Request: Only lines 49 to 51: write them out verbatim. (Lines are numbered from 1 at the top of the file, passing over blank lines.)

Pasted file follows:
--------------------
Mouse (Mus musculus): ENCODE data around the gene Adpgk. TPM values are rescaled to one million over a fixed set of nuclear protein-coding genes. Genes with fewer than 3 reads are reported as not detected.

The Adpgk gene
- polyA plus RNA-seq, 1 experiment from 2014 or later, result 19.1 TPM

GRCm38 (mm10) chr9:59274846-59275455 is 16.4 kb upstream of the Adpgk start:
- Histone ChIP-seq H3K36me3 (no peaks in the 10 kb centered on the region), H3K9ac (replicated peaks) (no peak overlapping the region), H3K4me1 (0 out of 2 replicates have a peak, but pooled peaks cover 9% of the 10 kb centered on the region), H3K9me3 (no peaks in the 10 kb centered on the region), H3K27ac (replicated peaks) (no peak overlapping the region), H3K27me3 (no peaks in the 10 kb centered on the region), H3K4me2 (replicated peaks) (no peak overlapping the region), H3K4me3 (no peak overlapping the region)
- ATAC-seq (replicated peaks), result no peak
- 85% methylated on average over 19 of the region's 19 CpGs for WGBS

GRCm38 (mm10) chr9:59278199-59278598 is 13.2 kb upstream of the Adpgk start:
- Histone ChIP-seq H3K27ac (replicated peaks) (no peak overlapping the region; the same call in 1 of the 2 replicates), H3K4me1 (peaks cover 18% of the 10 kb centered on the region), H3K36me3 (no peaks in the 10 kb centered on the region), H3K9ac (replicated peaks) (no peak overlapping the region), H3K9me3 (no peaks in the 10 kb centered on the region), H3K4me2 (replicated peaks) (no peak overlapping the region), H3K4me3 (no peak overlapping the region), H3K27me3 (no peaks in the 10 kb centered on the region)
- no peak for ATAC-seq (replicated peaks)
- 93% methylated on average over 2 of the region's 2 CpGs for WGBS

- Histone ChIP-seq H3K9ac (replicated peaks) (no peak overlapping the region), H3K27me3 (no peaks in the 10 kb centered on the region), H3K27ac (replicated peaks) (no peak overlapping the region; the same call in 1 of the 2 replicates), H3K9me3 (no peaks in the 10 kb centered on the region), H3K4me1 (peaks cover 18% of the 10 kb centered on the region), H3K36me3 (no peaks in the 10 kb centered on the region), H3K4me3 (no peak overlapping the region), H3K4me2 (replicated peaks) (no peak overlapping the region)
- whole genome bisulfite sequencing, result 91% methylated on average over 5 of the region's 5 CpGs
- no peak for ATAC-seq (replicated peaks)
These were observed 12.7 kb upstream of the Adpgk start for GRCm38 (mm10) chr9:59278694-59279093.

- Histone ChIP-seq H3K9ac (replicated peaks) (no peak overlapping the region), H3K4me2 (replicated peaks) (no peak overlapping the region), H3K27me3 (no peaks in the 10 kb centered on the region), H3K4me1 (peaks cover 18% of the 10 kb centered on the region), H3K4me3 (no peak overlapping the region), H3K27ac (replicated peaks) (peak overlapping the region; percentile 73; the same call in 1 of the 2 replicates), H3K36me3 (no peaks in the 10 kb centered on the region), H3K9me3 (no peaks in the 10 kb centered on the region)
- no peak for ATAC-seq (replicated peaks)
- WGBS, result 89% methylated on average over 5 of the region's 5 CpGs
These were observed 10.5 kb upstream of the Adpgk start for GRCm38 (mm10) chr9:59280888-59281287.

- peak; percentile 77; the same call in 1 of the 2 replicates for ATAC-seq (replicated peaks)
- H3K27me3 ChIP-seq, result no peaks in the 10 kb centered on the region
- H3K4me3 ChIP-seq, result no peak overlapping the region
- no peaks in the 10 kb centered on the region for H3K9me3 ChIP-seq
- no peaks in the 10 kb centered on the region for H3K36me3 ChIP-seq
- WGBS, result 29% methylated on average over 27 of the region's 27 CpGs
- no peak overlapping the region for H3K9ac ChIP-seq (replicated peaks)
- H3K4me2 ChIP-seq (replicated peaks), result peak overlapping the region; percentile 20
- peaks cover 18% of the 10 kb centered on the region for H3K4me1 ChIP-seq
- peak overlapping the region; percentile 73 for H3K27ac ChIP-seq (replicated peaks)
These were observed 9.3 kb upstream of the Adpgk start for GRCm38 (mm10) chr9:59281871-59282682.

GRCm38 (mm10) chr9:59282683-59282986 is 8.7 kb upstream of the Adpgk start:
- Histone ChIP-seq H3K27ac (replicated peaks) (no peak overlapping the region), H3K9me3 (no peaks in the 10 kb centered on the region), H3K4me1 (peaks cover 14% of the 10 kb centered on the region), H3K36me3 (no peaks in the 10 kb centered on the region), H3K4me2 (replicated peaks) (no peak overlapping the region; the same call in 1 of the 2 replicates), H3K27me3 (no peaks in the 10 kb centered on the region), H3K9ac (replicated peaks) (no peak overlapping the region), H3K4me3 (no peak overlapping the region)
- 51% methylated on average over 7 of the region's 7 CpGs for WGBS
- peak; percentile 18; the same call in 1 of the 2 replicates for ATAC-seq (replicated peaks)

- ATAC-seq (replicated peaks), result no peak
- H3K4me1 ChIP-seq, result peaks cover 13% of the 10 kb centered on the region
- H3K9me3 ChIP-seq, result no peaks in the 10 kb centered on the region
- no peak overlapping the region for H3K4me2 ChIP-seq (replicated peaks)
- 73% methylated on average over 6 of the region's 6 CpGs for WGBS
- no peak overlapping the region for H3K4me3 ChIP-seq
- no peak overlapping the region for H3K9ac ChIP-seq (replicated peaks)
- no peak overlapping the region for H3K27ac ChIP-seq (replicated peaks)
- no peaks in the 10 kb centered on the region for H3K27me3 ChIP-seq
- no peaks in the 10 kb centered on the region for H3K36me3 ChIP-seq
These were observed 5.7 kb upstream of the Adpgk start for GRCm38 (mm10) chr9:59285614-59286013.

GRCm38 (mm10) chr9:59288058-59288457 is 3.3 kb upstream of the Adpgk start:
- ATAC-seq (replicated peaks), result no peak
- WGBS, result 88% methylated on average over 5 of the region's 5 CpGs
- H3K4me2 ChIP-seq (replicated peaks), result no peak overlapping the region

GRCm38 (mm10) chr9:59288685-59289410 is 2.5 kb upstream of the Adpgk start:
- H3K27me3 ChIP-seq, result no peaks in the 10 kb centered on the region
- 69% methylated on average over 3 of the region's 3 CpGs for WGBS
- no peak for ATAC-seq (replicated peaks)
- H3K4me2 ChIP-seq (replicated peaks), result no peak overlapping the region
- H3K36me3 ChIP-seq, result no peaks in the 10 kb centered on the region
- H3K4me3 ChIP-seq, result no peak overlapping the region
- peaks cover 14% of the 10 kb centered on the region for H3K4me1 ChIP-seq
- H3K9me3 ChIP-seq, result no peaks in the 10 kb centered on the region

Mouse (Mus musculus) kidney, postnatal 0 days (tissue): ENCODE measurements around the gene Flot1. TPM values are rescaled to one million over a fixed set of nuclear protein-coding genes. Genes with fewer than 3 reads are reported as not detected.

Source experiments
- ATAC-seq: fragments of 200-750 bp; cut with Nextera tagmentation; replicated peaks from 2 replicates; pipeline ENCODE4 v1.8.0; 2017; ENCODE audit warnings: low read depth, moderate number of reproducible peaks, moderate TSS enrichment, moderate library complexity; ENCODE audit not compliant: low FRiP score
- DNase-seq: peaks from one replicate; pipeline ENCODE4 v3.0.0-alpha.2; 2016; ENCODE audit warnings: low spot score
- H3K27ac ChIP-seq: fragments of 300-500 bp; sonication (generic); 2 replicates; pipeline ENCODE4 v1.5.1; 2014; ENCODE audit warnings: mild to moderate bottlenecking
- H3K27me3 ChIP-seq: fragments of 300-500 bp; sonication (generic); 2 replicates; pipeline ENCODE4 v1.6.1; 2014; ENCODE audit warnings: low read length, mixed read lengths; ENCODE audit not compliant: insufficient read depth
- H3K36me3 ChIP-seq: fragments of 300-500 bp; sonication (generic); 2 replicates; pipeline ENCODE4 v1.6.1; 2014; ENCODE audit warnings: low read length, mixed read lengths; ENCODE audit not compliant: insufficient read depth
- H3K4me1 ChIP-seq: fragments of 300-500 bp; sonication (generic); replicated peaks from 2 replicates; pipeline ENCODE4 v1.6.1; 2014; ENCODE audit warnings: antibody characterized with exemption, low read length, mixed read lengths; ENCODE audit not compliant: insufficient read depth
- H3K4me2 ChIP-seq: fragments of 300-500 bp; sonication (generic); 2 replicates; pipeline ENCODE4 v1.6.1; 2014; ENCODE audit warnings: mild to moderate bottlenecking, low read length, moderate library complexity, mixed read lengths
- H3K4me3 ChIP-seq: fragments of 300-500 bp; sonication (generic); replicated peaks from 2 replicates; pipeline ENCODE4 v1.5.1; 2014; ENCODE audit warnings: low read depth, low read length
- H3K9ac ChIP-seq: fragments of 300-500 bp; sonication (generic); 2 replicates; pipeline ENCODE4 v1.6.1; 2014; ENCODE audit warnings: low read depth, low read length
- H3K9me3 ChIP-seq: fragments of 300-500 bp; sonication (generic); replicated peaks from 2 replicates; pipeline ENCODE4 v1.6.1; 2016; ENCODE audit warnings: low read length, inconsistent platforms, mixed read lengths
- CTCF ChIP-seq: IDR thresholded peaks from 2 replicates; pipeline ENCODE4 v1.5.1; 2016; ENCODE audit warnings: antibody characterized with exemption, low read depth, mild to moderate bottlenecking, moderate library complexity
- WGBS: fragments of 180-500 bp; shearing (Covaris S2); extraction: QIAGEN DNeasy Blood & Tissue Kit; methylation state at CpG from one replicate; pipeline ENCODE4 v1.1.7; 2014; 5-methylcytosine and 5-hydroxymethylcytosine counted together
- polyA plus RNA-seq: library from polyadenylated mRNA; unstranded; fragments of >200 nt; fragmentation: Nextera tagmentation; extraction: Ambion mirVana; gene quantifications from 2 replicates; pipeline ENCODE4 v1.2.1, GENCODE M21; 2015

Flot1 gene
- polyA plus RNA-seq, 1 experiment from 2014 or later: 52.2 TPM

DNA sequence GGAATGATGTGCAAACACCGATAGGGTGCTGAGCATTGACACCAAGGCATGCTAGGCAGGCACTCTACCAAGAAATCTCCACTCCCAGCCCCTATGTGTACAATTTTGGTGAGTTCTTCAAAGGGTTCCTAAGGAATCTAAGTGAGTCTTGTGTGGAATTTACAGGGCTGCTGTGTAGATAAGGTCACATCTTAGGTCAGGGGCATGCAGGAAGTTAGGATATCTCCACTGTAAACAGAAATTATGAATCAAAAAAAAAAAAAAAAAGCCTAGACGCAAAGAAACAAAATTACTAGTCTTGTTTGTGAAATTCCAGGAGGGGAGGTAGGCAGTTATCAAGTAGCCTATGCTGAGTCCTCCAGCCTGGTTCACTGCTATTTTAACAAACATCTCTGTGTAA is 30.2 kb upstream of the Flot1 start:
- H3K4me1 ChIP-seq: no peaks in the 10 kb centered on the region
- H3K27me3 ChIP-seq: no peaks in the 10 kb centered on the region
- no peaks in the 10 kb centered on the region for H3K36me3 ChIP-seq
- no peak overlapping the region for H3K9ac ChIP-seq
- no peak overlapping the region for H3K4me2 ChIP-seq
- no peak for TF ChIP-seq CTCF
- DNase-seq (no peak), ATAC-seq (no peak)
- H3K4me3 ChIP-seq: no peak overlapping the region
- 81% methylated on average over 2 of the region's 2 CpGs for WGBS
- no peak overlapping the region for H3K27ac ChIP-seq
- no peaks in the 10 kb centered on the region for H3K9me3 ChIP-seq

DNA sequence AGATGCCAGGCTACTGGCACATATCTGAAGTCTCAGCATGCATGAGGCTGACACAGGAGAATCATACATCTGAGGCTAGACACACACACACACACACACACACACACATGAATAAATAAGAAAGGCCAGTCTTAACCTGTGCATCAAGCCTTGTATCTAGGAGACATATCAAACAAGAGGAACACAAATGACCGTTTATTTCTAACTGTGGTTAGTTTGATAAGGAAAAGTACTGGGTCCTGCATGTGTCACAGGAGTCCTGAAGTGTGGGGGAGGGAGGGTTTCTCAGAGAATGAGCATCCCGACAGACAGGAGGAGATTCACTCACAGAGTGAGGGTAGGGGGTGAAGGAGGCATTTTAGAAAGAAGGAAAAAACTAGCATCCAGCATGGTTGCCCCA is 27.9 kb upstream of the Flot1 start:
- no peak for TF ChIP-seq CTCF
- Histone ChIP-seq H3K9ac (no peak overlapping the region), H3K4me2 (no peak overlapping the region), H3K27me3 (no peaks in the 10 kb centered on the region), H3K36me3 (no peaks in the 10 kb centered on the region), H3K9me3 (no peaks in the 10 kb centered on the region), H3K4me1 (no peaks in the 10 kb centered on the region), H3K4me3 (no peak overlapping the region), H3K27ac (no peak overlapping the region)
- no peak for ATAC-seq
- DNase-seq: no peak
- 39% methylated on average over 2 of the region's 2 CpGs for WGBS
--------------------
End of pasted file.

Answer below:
- H3K4me2 ChIP-seq (replicated peaks), result no peak overlapping the region

GRCm38 (mm10) chr9:59288685-59289410 is 2.5 kb upstream of the Adpgk start:
- H3K27me3 ChIP-seq, result no peaks in the 10 kb centered on the region